Of the 2048 patients in the study, 147 SSI were detected (7.2%). No outbreaks of any specific organism were noted during the study period. A total of 181 isolates were recovered from the 147 patients with SSI. All patients had at least 1 positive culture and 16 patients had ≥2 positive cultures. Of the patients 82% experienced an infection of the sternum and 18% experienced a donor site infection. The most common Gram-positive pathogens (62% of all isolates) included MSSE (24%), MSSA (18%), MRSE (13%) and MRSA (6%). The most common Gram-negative pathogens included Enterobacter species (12%), Pseudomonas aeruginosa (7%), Escherichia coli, Klebsiella pneumoniae and Proteus mirabilis (4% each). Causative organisms for patients with multiple cultures included S. aureus with a Gram-negative organism (n = 7), coagulase-negative staphylococcus with a Gram-negative organism (n = 7), more than one Gram-negative organism (n = 3) or a Gram-negative organism with enterococcus (n = 1). Using the χ2 analysis, a significant association was found between vancomycin timing and development of SSI (P = 0.0119) (Table 1). SSI developed in 4 of 15 (26.7%) patients who received vancomycin 0–15 min before incision, 6 of 176 (3.4%) patients who received vancomycin between 16 and 60 min before incision, 68 of 888 (7.7%) patients who received vancomycin between 61and 120 min before incision, 48 of 700 (6.9%) patients who received vancomycin between 121 and 180 min before incision and 21 of 269 (7.8%) patients who received vancomycin >180 min before incision. There was no difference in isolation of Gram-positive compared with Gram-negative organisms based on timing of vancomycin.

Logistic regression analysis

Descriptive characteristics of study patients and their relationship to SSI are shown in Table 2. Variables with a P value <0.2 included in the logistic regression analysis included the demographics variables age, gender and race; past medical history variables atherosclerosis, coronary artery disease, chronic obstructive pulmonary disease and diabetes; and surgical variables non-elective surgery and type of surgery. In the final model, gender, underlying coronary artery disease, chronic obstructive pulmonary disease and CABG surgery with leg vein graft were not statistically significant and were excluded from the model. After controlling for these covariates, the results of two timing groups were significant in relation to the group that received vancomycin between 16 and 60 min. Compared with this group, patients who received vancomycin between 0 and 15 min before surgery had the highest risk of SSI (OR = 11.6; 95% CI = 2.6–52.4; P = 0.0014) followed by patients who received the antibiotics between 121 and 180 min before surgery (OR = 2.6; 95% CI = 1.1–6.2l; P = 0.037). Although not statistically significant, patients who received vancomycin between 61 and 120 min before the start time of surgery (OR = 2.2; 95% CI = 0.99–5.09; P = 0.056) or more than 180 min before the start time of the surgery (OR = 2.3; 95% CI = 0.82–5.62; P = 0.12) also had a higher risk of SSI compared with the group that received vancomycin between 16 and 60 min.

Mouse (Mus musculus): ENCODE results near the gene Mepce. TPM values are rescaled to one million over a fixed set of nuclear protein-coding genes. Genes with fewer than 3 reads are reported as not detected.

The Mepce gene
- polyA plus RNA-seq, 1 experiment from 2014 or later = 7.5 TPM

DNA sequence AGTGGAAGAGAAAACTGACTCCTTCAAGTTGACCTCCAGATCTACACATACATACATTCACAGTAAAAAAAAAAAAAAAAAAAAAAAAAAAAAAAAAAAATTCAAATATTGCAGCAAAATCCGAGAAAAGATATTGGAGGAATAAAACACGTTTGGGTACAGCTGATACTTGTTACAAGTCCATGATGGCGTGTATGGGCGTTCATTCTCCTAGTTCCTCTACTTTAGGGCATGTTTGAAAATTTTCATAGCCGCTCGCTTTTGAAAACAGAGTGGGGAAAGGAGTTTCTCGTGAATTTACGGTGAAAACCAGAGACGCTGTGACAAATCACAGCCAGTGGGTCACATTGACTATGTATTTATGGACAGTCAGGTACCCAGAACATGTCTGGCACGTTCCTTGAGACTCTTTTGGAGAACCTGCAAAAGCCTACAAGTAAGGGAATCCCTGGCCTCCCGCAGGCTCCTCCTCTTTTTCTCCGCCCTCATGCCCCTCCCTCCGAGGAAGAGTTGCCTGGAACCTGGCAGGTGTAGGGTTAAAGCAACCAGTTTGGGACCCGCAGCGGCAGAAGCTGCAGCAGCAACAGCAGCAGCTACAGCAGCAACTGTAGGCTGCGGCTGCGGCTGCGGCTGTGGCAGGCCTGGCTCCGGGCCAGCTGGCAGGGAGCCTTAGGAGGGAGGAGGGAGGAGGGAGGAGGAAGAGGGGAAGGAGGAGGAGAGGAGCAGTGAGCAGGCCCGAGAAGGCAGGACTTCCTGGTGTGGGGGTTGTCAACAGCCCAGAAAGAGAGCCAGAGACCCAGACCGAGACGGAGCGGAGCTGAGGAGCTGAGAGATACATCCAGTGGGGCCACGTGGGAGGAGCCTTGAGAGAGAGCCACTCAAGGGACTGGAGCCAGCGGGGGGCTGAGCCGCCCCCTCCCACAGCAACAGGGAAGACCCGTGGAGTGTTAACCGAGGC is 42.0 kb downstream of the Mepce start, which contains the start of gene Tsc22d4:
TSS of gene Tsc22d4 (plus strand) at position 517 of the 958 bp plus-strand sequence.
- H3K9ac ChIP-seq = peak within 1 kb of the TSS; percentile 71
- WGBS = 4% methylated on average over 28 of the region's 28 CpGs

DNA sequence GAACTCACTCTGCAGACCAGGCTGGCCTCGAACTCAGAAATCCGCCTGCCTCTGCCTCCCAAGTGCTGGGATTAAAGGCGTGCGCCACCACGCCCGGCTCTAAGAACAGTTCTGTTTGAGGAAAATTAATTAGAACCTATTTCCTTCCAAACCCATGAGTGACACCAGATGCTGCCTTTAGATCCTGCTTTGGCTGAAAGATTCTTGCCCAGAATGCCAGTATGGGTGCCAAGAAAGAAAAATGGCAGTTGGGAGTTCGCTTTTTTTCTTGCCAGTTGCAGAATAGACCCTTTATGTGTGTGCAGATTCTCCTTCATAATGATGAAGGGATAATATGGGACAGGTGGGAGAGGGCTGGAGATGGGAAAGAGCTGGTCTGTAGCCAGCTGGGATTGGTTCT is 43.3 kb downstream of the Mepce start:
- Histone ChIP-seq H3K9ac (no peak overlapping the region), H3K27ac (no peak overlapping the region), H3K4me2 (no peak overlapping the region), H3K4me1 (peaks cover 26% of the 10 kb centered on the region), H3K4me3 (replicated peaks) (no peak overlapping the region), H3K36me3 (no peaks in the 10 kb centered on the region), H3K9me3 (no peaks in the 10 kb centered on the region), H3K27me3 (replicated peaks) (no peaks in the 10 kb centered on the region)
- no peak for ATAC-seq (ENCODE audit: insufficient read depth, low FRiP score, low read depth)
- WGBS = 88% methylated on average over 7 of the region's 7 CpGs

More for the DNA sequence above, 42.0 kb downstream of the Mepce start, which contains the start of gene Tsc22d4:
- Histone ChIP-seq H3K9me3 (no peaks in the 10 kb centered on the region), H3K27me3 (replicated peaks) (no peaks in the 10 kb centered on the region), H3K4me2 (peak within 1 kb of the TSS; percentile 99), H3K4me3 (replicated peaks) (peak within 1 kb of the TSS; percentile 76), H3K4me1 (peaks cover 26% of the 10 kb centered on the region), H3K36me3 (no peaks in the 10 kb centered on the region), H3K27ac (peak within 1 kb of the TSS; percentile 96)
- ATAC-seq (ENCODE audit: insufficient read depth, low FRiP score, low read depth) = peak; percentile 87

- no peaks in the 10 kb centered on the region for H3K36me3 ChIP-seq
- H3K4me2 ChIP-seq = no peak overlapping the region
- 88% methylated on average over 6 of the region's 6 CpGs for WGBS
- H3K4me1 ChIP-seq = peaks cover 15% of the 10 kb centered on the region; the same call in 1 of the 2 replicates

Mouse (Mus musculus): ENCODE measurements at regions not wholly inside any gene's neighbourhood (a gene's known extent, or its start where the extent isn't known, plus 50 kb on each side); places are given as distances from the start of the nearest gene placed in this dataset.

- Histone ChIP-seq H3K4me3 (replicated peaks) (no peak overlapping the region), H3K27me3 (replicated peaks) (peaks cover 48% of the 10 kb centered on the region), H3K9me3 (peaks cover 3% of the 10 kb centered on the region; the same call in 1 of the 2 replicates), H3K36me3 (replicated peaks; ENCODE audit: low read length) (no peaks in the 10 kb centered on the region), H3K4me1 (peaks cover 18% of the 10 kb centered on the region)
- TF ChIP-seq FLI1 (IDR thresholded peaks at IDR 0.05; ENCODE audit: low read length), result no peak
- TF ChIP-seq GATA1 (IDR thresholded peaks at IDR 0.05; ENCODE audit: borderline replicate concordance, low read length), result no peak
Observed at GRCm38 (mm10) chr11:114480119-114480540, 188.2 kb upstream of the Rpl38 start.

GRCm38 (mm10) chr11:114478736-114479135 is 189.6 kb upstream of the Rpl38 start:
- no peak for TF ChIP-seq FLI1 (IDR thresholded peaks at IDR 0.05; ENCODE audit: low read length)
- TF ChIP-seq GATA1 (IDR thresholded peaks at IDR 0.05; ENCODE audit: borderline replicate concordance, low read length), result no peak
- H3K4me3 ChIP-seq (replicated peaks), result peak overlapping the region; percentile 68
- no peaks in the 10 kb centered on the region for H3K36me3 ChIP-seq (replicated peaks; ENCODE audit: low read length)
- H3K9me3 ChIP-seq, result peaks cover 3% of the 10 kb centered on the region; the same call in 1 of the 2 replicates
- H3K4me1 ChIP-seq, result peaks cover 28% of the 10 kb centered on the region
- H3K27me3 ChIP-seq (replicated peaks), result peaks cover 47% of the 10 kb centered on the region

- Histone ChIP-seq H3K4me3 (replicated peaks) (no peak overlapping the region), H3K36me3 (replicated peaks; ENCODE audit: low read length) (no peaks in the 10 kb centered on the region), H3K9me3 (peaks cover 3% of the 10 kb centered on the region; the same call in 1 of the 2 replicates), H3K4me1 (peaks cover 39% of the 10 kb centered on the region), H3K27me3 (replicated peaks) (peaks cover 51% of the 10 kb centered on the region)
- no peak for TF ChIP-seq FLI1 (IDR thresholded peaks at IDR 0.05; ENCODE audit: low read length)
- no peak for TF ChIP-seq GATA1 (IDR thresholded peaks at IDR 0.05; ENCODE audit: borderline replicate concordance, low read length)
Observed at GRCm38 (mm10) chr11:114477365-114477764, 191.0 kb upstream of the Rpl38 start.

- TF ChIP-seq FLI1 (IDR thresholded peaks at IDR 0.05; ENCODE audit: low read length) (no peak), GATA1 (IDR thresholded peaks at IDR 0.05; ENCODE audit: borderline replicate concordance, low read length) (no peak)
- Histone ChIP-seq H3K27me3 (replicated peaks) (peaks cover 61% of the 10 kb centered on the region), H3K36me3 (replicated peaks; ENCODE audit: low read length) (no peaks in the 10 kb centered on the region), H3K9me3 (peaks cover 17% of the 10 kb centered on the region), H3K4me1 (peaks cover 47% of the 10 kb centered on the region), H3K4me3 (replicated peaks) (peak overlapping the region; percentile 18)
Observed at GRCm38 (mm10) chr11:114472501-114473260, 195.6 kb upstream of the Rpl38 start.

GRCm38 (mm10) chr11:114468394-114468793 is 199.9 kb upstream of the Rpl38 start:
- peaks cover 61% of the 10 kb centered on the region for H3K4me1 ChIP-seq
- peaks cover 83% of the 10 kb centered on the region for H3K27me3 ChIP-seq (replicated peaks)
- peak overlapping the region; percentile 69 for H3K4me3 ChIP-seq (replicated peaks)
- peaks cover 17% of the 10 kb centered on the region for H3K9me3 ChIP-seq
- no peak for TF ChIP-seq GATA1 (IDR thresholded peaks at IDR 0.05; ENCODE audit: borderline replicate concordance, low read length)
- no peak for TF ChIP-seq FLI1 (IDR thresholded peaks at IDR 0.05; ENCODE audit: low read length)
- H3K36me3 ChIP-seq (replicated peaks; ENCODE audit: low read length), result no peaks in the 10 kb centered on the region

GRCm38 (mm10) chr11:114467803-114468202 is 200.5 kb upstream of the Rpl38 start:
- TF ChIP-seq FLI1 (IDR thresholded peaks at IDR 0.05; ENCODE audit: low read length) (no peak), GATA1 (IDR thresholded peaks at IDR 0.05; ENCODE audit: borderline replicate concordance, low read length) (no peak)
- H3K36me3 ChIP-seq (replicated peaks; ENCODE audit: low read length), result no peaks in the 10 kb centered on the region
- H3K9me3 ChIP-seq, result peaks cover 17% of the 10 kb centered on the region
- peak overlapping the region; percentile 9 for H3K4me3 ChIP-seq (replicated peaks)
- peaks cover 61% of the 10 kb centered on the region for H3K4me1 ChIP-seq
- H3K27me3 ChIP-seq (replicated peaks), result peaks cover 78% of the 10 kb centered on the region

Table 2

Characteristics of study populations in relation to risk for surgical site infections (SSI)

  95% CI  
  
 
 
Variable SSI OR lower upper P value 
Demographics 
    Age, years    0.19 
        infected 63 ± 12    
        not infected 65 ± 12    
    Gender, female 1.27 0.92 1.75 0.15 
    Race 
        Caucasian 1.00   <0.001 
        African-American 1.01 0.88 2.50  
        Hispanic 1.48 0.60 1.68  
        other 0.15 0.03 0.19  
Past medical history 
    Angina 1.25 0.82 1.92 0.31 
    Atherosclerosis 2.07 1.35 3.17 <0.01 
    Coronary artery disease 1.38 0.85 2.23 0.18 
    Congestive heart failure 1.49 1.09 2.05 0.01 
    Chronic obstructive pulmonary disease 0.64 0.36 1.14 0.12 
    Diabetes mellitus 1.62 1.19 2.22 <0.001 
    Hypertension 0.86 0.62 1.20 0.37 
    Leukaemia/lymphoma 2.05 0.56 7.46 0.29 
    Obesity 1.09 0.68 1.75 0.73 
    Peripheral vascular disease 1.31 0.63 2.70 0.47 
    Transplant 2.86 0.49 16.61 0.26 
    Solid organ cancer 0.52 0.08 3.61 0.50 
Surgical variables 
    NNIS score = 2 1.20 0.82 1.75 0.36 
    Operation duration (min)    0.44 
        infected 221 ± 94    
        not infected 215 ± 91    
    Non-elective surgery 0.48 0.20 1.20 0.10 
    Surgery type 
        valve replacement 1.00   <0.001 
        CABG with leg vein 0.88 0.61 1.27  
        CABG without leg vein 2.69 1.88 3.85  
    Surgery time 
        first case 1.00   0.52 
        second case 1.54 0.80 2.97  
        third case 1.35 0.63 2.90  
        fourth case 1.74 0.84 3.60  
        other time 1.82 0.86 3.82  
  95% CI  
  
 
 
Variable SSI OR lower upper P value 
Demographics 
    Age, years    0.19 
        infected 63 ± 12    
        not infected 65 ± 12    
    Gender, female 1.27 0.92 1.75 0.15 
    Race 
        Caucasian 1.00   <0.001 
        African-American 1.01 0.88 2.50  
        Hispanic 1.48 0.60 1.68  
        other 0.15 0.03 0.19